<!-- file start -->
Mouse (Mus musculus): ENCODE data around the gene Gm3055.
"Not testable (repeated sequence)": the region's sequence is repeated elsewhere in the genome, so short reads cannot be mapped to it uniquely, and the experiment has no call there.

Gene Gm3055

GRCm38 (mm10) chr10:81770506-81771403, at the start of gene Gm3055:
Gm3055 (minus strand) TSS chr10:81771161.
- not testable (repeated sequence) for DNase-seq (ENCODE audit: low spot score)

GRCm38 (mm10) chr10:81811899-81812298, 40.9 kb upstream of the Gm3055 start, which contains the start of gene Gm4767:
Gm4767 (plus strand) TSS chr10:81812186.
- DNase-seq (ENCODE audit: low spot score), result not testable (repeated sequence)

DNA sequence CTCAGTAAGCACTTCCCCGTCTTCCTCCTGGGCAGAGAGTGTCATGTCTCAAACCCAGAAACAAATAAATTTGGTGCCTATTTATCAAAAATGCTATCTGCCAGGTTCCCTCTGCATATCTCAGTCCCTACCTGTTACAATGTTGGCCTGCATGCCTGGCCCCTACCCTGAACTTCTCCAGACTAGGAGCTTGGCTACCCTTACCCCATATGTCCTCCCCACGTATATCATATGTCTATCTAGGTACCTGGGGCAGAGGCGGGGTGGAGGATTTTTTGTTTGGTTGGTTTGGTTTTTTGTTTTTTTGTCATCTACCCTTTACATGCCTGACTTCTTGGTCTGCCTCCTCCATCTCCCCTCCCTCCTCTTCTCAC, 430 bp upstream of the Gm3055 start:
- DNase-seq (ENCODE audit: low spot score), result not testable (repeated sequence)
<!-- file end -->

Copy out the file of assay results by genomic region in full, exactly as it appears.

Mouse (Mus musculus): ENCODE data around the gene Gm3055.
"Not testable (repeated sequence)": the region's sequence is repeated elsewhere in the genome, so short reads cannot be mapped to it uniquely, and the experiment has no call there.

Gene Gm3055

GRCm38 (mm10) chr10:81770506-81771403, at the start of gene Gm3055:
Gm3055 (minus strand) TSS chr10:81771161.
- not testable (repeated sequence) for DNase-seq (ENCODE audit: low spot score)

GRCm38 (mm10) chr10:81811899-81812298, 40.9 kb upstream of the Gm3055 start, which contains the start of gene Gm4767:
Gm4767 (plus strand) TSS chr10:81812186.
- DNase-seq (ENCODE audit: low spot score), result not testable (repeated sequence)

DNA sequence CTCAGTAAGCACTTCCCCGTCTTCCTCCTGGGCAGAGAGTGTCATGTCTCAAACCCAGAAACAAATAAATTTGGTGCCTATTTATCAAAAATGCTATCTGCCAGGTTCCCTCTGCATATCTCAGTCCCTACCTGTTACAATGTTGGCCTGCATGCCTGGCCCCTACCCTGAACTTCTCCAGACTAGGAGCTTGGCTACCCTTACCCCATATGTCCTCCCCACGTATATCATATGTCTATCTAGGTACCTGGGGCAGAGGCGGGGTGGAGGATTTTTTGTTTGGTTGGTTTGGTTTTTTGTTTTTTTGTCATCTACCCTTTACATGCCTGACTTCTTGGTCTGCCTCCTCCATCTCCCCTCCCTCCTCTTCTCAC, 430 bp upstream of the Gm3055 start:
- DNase-seq (ENCODE audit: low spot score), result not testable (repeated sequence)